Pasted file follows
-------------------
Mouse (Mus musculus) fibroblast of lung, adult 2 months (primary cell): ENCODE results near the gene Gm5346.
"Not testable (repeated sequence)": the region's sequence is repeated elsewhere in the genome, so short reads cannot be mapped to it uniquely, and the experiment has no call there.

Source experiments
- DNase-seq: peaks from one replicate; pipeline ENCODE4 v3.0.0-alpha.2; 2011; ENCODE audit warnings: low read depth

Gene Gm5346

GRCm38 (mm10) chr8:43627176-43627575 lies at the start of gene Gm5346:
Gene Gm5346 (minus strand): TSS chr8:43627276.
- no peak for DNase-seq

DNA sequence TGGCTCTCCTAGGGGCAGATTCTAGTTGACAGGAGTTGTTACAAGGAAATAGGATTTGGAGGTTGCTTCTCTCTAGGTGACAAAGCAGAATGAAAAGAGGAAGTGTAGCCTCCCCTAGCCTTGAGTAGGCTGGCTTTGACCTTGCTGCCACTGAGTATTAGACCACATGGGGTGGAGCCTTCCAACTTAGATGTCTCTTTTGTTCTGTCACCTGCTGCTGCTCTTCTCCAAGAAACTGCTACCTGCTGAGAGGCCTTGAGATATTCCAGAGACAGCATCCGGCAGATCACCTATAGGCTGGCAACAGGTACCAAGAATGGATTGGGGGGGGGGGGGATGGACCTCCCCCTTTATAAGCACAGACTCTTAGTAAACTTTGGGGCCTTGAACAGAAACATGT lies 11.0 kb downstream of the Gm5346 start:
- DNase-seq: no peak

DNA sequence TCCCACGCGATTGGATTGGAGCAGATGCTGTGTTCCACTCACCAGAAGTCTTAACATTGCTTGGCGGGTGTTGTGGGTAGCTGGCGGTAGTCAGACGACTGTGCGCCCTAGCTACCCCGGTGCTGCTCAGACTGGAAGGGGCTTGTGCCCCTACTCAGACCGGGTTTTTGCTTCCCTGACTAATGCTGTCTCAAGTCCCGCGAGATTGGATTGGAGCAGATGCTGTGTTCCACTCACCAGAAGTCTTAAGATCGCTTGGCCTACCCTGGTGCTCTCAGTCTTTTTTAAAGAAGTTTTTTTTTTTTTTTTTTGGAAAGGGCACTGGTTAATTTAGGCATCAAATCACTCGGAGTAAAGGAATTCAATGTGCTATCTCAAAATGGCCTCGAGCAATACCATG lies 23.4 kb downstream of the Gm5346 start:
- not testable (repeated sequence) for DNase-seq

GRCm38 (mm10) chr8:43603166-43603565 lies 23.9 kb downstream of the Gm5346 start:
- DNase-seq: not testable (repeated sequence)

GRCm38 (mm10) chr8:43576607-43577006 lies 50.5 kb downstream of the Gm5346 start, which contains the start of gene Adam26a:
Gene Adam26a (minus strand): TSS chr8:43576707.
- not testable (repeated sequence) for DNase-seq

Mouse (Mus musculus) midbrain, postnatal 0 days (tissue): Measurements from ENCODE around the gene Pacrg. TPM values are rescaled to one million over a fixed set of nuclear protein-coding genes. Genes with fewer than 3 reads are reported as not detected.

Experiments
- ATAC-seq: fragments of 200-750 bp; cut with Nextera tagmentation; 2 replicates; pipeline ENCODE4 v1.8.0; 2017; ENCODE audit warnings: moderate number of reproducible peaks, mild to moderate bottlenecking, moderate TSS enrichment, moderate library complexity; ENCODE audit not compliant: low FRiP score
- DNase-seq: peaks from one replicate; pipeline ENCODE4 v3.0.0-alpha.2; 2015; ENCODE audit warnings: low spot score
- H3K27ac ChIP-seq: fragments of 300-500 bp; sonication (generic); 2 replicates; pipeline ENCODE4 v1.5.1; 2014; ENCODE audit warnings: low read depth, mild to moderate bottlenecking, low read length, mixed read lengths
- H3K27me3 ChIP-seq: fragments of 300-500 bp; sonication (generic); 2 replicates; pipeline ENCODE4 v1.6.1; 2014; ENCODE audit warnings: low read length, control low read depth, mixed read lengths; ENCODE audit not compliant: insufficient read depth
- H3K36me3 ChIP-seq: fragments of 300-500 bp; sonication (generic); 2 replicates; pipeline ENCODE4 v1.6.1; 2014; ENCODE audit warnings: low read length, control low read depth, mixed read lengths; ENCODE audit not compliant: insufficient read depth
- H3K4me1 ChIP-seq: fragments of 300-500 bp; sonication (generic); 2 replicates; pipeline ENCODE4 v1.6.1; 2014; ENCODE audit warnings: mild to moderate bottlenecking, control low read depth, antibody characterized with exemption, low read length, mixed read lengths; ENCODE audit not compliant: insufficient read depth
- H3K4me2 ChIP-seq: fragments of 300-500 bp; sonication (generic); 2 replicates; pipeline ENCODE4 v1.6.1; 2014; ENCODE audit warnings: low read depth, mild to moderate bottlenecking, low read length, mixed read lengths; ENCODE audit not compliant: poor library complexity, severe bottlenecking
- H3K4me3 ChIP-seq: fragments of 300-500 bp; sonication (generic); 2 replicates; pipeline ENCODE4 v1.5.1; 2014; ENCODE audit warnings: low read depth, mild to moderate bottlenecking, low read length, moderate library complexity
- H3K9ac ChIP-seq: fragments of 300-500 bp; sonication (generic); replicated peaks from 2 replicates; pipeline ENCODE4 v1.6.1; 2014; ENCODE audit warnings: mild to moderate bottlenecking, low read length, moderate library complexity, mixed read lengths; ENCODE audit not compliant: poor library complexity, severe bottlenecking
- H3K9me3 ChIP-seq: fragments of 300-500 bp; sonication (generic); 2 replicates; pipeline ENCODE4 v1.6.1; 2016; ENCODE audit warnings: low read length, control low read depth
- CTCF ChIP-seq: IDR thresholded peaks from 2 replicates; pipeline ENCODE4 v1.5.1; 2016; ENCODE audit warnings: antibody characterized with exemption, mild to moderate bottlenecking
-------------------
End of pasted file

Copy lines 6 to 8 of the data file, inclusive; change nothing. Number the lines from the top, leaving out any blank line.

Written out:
GRCm38 (mm10) chr8:43627176-43627575 lies at the start of gene Gm5346:
Gene Gm5346 (minus strand): TSS chr8:43627276.
- no peak for DNase-seq